Let in Other Banks, Not Branches


June 26, 1991|By MARGIE MULLER

Of all the elements comprising the president's banking reform package, interstate branching is the sleeper that looks like a shoo-in during this session of Congress.

Who could oppose a streamlining of regulatory authority at a time when bank losses threaten to spill onto the shoulders of the taxpayer? How can anyone mount objections to the removal of artificial barriers to the interstate flow of financial transactions when funds can circle the globe in seconds?

Bank holding companies already own banks across state lines; why not let them convert those separate subsidiaries to branches of the headquarters bank?

It all seems to make such good sense that members of Congress pay little or no attention to the state officials who urge caution, but who lack the clout of bankpacs or the strong convictions of hometown constituencies. What are state officials trying to say?

Interstate banking laws under the Douglas Amendment to the Bank Holding Company Act of 1956 allow states to decide whether to allow entry, the conditions of entry, and the subsequent behavior of acquired banks.

Compliance with state credit laws, branch expansion and community reinvestment are among the activities monitored by host state regulatory authorities. And acquired banks -- not branches -- must pay franchise taxes in their host states, more than $10.8 million out of the $38 million collected by Maryland last year.

The Maryland General Assembly enacts banking legislation each session, some of it necessary to keep pace with technology, such as ATM monitoring; other bills to meet changing market needs, along with laws to assure competition among providers of financial services as in our interstate banking statute.

Throughout the year, the industry's trade association provides information and background data to lawmakers as a lobbying effort to generate support for its positions and discourage frivolous or burdensome regulation.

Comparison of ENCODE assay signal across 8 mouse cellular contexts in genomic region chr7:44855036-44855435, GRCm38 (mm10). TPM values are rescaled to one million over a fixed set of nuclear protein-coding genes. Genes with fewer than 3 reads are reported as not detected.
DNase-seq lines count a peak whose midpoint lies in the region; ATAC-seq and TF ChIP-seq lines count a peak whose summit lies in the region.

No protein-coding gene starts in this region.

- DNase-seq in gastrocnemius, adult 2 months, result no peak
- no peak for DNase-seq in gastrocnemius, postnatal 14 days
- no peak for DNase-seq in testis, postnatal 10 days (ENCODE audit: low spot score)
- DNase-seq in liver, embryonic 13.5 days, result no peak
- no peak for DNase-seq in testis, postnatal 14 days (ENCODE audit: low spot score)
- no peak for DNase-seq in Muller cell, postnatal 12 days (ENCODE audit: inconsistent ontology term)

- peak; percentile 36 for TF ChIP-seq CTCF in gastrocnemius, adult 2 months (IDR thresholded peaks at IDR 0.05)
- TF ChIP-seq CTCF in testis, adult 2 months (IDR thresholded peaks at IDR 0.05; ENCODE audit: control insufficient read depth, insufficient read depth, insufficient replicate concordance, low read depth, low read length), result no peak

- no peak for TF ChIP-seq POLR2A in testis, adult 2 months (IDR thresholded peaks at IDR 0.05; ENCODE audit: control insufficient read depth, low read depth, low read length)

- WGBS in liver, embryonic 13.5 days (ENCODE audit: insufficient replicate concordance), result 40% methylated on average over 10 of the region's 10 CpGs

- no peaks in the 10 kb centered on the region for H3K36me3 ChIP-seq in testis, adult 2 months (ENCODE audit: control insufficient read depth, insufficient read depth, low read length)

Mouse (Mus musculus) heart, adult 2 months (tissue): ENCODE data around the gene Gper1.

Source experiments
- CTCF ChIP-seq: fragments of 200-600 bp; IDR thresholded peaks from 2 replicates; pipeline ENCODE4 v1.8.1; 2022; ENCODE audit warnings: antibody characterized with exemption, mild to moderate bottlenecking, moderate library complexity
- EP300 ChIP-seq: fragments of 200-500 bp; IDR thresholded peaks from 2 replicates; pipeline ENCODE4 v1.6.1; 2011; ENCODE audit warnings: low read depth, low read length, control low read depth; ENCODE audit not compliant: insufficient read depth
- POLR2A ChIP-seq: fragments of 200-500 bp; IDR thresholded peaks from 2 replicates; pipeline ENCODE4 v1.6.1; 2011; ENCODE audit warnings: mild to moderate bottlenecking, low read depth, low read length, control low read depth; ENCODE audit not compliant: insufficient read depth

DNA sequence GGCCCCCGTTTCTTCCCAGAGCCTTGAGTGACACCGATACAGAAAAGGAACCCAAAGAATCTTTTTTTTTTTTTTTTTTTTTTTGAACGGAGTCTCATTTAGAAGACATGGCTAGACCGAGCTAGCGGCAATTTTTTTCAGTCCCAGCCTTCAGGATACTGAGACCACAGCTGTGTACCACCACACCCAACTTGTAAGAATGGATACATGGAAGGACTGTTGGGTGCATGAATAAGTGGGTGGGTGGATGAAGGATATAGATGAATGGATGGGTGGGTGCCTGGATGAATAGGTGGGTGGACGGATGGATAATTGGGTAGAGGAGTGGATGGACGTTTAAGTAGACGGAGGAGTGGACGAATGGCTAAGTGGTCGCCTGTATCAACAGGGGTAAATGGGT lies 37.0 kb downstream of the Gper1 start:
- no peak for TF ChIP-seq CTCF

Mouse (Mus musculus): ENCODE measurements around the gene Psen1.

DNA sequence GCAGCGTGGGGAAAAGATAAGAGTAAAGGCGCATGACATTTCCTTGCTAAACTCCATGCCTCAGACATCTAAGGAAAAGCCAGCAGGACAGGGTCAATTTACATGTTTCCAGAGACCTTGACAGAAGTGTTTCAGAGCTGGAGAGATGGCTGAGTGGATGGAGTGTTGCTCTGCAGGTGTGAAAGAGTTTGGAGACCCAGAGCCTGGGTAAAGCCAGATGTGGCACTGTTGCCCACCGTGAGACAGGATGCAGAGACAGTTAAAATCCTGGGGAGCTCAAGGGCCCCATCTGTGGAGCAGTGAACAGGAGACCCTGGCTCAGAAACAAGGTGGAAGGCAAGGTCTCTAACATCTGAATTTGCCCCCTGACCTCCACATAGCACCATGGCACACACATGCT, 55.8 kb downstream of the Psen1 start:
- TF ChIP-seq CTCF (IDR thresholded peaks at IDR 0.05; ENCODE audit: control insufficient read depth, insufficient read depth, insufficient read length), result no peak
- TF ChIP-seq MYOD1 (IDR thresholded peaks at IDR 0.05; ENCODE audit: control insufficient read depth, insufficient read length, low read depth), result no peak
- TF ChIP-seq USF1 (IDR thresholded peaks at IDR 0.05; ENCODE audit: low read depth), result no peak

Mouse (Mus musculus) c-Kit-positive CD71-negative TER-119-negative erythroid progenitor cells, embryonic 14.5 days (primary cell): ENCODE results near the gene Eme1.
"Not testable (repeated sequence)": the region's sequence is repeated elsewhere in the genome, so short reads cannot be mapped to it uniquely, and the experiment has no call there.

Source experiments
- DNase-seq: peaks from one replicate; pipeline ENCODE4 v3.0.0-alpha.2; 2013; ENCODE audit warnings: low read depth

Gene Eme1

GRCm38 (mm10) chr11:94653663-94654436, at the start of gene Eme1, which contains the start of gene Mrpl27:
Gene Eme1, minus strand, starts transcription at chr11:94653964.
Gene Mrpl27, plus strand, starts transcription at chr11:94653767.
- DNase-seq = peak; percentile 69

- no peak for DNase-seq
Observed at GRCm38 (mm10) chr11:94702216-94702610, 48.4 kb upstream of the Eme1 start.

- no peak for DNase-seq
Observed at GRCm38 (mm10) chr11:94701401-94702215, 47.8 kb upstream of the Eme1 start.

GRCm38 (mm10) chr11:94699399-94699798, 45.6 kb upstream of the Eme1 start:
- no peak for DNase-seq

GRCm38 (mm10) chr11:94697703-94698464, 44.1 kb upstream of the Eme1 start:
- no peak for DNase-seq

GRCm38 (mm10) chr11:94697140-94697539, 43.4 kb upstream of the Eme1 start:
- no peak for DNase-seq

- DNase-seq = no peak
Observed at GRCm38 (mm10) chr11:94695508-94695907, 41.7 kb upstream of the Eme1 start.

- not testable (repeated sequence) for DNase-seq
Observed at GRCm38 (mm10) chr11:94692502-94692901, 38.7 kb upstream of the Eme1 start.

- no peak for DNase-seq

The banks individually and through their organization have helped to maintain a legislative environment that has been conducive to orderly change with innovation that addresses the unique needs of the Maryland marketplace.

That resource will be much diminished if 15 Maryland banks are enabled to give up their charters and become merely branches of banks in Virginia, New York, Pennsylvania and North Carolina. Those 15 represent 28.5 percent of all Maryland bank assets.

Are their out-of-state head offices going to be very interested in Maryland legislation when Congress simply pre-empts state ,X banking laws?

Worse, what's to stop any Maryland bank from moving its headquarters out of state, converting to a national charter and leaving its branch systems to operate in the state with no local authority at all?

If the proponents of interstate branching -- primarily the dozen or so largest bank holding companies in the U.S. -- want to save billions of dollars of operating expense and comply exclusively with uniform federal regulations established under congressional law, the only way to meet these objectives is to deprive the states of revenue and their lawmakers of legislative authority.

Sponsors' promises to maintain states' franchise taxes and legislative prerogatives by amending the measures have no credibility. For every such concession there's loss of the very economies the megabanks claim as their objective.

There's nothing wrong with the president's desire to see big U.S. bank holding companies consolidated into institutions large enough to return to the list of the world's top ten. But that's already possible through acquisition under states' interstate banking legislation. Interstate branching isn't necessary to achieve size.

Interstate branching would provide economies of scale for those megabanks only if they could save on state taxes, expense of multiple boards of directors and administrations, state reporting requirements and pre-emption of states' banking legislation.

The demise of the dual banking system that balances state and federal authority is a large price to pay for the benefit of so few.

Margie Muller is Maryland State Bank Commissioner.

Baltimore Sun Articles
Please note the green-lined linked article text has been applied commercially without any involvement from our newsroom editors, reporters or any other editorial staff.